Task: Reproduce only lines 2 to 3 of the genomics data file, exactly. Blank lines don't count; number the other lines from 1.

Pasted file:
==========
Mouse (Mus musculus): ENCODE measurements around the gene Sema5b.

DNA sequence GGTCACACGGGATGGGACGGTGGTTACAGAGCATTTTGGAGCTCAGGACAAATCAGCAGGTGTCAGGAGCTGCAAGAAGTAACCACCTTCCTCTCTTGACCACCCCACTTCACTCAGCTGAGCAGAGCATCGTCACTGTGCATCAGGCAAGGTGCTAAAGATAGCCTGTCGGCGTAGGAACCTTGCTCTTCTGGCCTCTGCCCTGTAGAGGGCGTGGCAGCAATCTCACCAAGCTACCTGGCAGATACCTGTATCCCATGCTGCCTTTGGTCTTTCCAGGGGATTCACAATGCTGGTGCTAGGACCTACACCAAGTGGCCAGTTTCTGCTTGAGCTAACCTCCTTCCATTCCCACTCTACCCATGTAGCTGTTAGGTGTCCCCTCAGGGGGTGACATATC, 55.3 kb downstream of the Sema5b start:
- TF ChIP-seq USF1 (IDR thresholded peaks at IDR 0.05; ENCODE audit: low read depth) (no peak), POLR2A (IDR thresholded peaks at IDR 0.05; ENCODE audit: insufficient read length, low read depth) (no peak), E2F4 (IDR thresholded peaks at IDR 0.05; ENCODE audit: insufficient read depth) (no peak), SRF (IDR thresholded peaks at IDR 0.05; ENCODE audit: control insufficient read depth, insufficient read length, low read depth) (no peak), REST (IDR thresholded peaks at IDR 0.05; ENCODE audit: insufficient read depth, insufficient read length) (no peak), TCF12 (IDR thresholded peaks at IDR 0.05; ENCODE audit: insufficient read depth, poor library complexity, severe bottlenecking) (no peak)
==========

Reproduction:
DNA sequence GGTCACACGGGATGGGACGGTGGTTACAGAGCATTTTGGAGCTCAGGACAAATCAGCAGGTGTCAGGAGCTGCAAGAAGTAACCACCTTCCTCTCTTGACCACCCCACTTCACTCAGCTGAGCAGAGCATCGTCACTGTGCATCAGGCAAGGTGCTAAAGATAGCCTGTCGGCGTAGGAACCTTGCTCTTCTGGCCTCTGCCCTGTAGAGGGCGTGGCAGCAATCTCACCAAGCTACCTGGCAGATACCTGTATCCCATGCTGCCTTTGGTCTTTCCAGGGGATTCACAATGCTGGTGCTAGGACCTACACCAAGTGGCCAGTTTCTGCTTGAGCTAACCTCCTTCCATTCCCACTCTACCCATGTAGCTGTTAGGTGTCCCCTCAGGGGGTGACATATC, 55.3 kb downstream of the Sema5b start:
- TF ChIP-seq USF1 (IDR thresholded peaks at IDR 0.05; ENCODE audit: low read depth) (no peak), POLR2A (IDR thresholded peaks at IDR 0.05; ENCODE audit: insufficient read length, low read depth) (no peak), E2F4 (IDR thresholded peaks at IDR 0.05; ENCODE audit: insufficient read depth) (no peak), SRF (IDR thresholded peaks at IDR 0.05; ENCODE audit: control insufficient read depth, insufficient read length, low read depth) (no peak), REST (IDR thresholded peaks at IDR 0.05; ENCODE audit: insufficient read depth, insufficient read length) (no peak), TCF12 (IDR thresholded peaks at IDR 0.05; ENCODE audit: insufficient read depth, poor library complexity, severe bottlenecking) (no peak)